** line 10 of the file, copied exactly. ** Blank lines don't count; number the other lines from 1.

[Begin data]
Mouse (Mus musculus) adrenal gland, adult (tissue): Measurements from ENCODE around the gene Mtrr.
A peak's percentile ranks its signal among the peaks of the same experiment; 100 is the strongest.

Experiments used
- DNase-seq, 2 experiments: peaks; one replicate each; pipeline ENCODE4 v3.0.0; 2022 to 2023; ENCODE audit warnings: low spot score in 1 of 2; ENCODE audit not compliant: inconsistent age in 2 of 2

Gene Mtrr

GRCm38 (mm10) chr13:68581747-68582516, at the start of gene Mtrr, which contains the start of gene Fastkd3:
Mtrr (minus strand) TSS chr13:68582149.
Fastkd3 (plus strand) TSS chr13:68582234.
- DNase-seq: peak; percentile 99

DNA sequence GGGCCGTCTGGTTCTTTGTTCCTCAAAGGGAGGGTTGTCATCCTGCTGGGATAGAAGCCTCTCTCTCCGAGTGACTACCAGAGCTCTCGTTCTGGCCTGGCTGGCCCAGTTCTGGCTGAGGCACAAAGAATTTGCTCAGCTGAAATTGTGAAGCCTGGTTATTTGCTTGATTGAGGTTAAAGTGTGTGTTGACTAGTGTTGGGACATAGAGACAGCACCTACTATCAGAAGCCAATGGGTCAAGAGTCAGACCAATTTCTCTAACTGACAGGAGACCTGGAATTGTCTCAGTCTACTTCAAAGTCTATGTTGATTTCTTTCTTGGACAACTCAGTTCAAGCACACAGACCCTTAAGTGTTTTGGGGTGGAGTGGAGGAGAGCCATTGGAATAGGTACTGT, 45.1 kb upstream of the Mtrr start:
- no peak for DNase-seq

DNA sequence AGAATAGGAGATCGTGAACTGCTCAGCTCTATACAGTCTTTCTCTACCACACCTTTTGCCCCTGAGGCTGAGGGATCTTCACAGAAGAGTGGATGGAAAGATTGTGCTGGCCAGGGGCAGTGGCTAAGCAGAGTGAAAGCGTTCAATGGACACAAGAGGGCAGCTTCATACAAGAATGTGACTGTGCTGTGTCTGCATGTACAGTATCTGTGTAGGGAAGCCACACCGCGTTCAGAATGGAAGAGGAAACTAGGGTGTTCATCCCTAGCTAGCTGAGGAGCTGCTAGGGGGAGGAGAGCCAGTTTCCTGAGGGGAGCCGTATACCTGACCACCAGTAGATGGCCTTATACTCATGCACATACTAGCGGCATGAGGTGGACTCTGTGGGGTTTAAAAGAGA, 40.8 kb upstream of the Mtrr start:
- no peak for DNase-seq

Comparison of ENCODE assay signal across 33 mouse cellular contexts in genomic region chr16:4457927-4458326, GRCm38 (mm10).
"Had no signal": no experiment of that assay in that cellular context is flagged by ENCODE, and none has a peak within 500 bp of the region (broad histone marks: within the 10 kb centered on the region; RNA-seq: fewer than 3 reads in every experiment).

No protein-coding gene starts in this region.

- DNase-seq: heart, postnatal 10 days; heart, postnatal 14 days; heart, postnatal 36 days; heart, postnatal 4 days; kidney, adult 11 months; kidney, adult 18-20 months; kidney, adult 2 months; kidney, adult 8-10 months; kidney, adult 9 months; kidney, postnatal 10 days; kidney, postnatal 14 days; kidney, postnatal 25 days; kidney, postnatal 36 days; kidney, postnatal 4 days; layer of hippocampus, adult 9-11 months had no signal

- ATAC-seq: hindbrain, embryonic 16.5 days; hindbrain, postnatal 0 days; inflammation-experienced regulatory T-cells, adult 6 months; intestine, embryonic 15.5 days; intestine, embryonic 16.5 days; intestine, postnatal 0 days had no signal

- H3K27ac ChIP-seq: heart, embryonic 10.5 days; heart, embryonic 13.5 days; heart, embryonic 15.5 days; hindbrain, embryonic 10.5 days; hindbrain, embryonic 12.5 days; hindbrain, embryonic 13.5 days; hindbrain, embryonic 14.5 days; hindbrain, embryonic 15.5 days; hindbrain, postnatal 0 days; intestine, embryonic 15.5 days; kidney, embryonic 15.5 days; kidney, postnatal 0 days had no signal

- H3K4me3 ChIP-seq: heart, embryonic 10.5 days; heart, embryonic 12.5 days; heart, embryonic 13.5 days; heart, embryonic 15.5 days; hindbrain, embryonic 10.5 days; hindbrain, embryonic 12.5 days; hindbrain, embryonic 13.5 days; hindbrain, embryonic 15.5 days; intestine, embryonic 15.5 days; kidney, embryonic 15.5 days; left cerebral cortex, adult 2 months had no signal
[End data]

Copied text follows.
DNA sequence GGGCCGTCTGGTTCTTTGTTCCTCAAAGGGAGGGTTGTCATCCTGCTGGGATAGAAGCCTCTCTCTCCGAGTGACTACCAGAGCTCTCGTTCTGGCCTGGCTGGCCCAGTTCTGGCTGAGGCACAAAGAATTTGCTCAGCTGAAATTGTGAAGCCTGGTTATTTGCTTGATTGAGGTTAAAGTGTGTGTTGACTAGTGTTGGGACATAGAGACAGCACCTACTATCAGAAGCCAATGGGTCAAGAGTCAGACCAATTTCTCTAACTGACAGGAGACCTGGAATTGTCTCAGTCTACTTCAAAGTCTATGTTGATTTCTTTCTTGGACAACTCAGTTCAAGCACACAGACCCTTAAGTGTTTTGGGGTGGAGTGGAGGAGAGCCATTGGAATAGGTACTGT, 45.1 kb upstream of the Mtrr start: